United States District Court, D. South Carolina, Charleston Division
Mark Lawrence, individually and on behalf of others similarly situated, Plaintiff,
General Panel Corp., a division of Perma "R" Products, Inc., Defendant.
ORDER AND OPINION
Richard MarkS Gergel United States District Court Judge
matter is before the Court on Defendant's motion for
summary judgment. For the reasons set forth below, the Court
certifies the following question to the South Carolina
2005 South Carolina Laws Act 27 (H.B. 3008) amend South
Carolina Code § 15-3-640 so that, in an action for
damages based upon a defective improvement to
new-construction real property, the date of "substantial
completion of the improvement" is measured from the date
of the certificate of occupancy (unless the parties establish
a different date by written agreement), superseding the South
Carolina Supreme Court's decision in Ocean Winds
Corp, of Johns Island v. Lane, 556 S.E.2d 377 (2001)?
a products liability action. Defendant General Panel
manufactures Structural Insulated Panels ("SIPs"),
which are made using two sheets of oriented strand board with
insulating foam inserted between the sheets. SIPs are an
alternative to traditional framing. Plaintiffs home, located
at 675 Faulkner Drive in Mount Pleasant, South Carolina, was
built using SIPs manufactured by Defendant. Plaintiff alleges
the SIPs have failed due to moisture intrusion because
Defendant provided defective installation instructions.
undisputed that the SIPs were installed by March 2007. It is
also undisputed that the certificate of occupancy was issued
on December 10, 2008. Plaintiff filed the present action on
December 8, 2016, more than eight years after the SIPs were
installed, but less than eight years after the certificate of
occupancy was issued.
South Carolina Appellate Court Rule 244 provides that the
South Carolina Supreme Court
in its discretion may answer questions of law certified to it
by any federal court of the United States ... when requested
by the certifying court if there are involved in any
proceeding before that court questions of law of this state
which may be determinative of the cause then pending in the
certifying court when it appears to the certifying court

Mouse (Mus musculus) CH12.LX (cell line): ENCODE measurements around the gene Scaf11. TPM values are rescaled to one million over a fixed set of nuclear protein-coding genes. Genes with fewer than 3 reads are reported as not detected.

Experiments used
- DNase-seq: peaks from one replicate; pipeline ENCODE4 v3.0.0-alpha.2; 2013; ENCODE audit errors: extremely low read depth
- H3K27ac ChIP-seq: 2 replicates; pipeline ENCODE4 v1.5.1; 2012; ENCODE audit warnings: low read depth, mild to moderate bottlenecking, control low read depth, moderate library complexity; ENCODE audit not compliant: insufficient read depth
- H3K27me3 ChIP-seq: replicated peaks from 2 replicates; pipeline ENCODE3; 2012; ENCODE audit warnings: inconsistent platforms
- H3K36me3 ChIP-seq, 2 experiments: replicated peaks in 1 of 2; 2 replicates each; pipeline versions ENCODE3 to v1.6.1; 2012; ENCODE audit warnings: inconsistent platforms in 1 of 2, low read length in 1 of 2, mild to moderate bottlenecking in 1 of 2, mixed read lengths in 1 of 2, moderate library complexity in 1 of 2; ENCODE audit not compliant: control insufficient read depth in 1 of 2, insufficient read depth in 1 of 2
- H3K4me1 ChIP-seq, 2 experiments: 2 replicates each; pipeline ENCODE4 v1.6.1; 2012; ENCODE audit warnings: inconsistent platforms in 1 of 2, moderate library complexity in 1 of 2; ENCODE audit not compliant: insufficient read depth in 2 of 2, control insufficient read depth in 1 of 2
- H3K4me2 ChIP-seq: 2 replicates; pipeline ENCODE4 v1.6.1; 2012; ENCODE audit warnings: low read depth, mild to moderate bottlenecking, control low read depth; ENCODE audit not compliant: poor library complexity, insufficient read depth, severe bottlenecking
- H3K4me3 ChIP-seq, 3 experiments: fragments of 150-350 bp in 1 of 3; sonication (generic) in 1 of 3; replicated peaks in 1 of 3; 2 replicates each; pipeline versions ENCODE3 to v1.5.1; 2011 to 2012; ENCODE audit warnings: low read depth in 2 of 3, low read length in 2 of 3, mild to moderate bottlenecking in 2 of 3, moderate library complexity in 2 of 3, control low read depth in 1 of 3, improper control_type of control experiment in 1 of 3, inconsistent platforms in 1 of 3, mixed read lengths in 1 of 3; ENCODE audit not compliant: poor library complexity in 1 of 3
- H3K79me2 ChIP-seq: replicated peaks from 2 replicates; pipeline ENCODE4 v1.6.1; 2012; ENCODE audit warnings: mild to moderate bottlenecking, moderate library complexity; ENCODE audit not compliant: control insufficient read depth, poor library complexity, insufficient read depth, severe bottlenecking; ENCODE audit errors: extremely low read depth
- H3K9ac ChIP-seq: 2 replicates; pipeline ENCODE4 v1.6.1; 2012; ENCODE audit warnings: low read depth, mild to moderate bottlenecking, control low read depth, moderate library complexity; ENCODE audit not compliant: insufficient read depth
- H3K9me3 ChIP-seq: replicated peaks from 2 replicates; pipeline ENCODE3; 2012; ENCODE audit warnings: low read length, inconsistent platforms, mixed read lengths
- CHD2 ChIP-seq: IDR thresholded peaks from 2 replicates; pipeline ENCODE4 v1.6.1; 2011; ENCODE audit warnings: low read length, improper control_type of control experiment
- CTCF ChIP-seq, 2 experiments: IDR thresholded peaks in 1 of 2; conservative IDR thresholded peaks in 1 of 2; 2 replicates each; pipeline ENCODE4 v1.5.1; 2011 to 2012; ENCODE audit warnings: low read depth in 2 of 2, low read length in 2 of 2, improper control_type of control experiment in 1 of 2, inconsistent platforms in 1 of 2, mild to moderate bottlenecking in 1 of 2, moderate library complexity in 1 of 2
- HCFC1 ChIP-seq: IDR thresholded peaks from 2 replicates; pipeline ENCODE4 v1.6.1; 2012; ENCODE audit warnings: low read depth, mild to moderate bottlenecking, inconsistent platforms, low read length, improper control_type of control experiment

there is no controlling precedent in the decisions of the
244(a). The certification order must set forth: (1) "the
questions of law to be answered"; (2) "all findings
of fact relevant to the questions certified"; and (3)
"a statement showing fully the nature of the controversy
in which the questions arose." SCACR 244(b).
has moved for summary judgment, arguing this action is barred
by the applicable statute of repose. South Carolina Code
§ 15-3-640 provides that damages actions against
manufacturers of components used in the construction of real
property must be filed within eight years of the
"substantial completion of the improvement."
Section 15-3-630 defines "substantial completion"
as "that degree of completion of a project, improvement,
or a specified area or portion thereof (in accordance with
the contract documents, as modified by any change orders
agreed to by the parties) upon attainment of which the owner
can use the same for the purpose for which it was intended;
the date of substantial completion may be established by
written agreement between the contractor and owner."
argues that under the statutory definition, the date of
"substantial completion" is the date of the product
installation, relying on the South Carolina Supreme
Court's decision in Ocean Winds Corp. of Johns Island
v. Lane, 556 S.E.2d 377 (2001). In Ocean Winds,
the plaintiffs sued Andersen Windows, among other defendants,
for damage resulting from defective windows that Anderson
manufactured and installed during construction of a
condominium project. Id. at 378. The issue before
the South Carolina Supreme Court was whether the statute of
repose codified at South Carolina Code § 15-3-640 began
to run when the windows were installed or when the building
as a whole was substantially completed. The court held that
the statute of repose began to run when the windows were
installed, not when the building was substantially completed
as a whole or when certificates of occupancy were issued.
Id. at 380.
Winds was decided in 2001. In 2005, the South Carolina
General Assembly amended South Carolina Code § 15-3-640,
reducing the limitations period from thirteen ...